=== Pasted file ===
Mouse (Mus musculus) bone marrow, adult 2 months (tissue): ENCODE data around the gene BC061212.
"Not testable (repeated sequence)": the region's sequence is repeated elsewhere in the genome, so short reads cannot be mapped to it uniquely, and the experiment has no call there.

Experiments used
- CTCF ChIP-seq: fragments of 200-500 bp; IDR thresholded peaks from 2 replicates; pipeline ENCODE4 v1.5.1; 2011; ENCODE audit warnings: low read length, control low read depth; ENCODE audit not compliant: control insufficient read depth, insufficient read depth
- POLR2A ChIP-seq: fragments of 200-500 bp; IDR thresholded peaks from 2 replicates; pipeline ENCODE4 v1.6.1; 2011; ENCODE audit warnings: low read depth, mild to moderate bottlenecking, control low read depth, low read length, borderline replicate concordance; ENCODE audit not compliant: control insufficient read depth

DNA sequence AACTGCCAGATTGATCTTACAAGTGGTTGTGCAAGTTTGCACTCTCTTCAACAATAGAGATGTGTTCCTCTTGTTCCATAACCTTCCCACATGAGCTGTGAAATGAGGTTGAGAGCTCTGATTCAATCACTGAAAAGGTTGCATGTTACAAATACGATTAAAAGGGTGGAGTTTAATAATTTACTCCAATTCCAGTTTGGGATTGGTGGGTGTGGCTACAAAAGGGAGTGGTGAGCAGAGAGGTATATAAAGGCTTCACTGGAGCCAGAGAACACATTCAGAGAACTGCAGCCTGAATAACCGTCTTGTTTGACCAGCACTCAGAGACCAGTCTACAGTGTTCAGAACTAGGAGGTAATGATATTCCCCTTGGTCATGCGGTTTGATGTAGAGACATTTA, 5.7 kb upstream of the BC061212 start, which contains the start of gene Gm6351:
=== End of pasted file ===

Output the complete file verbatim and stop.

Mouse (Mus musculus) bone marrow, adult 2 months (tissue): ENCODE data around the gene BC061212.
"Not testable (repeated sequence)": the region's sequence is repeated elsewhere in the genome, so short reads cannot be mapped to it uniquely, and the experiment has no call there.

Experiments used
- CTCF ChIP-seq: fragments of 200-500 bp; IDR thresholded peaks from 2 replicates; pipeline ENCODE4 v1.5.1; 2011; ENCODE audit warnings: low read length, control low read depth; ENCODE audit not compliant: control insufficient read depth, insufficient read depth
- POLR2A ChIP-seq: fragments of 200-500 bp; IDR thresholded peaks from 2 replicates; pipeline ENCODE4 v1.6.1; 2011; ENCODE audit warnings: low read depth, mild to moderate bottlenecking, control low read depth, low read length, borderline replicate concordance; ENCODE audit not compliant: control insufficient read depth

DNA sequence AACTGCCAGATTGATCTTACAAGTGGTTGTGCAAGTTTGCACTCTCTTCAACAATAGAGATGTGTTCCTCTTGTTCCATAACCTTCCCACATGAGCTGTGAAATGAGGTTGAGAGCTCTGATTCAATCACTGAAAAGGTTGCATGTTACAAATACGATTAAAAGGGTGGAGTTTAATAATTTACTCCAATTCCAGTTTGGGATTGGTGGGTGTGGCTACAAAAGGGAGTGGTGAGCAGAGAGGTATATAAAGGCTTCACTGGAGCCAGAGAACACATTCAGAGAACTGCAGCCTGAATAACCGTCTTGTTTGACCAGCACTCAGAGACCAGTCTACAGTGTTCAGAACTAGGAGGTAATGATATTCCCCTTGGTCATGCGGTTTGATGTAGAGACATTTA, 5.7 kb upstream of the BC061212 start, which contains the start of gene Gm6351: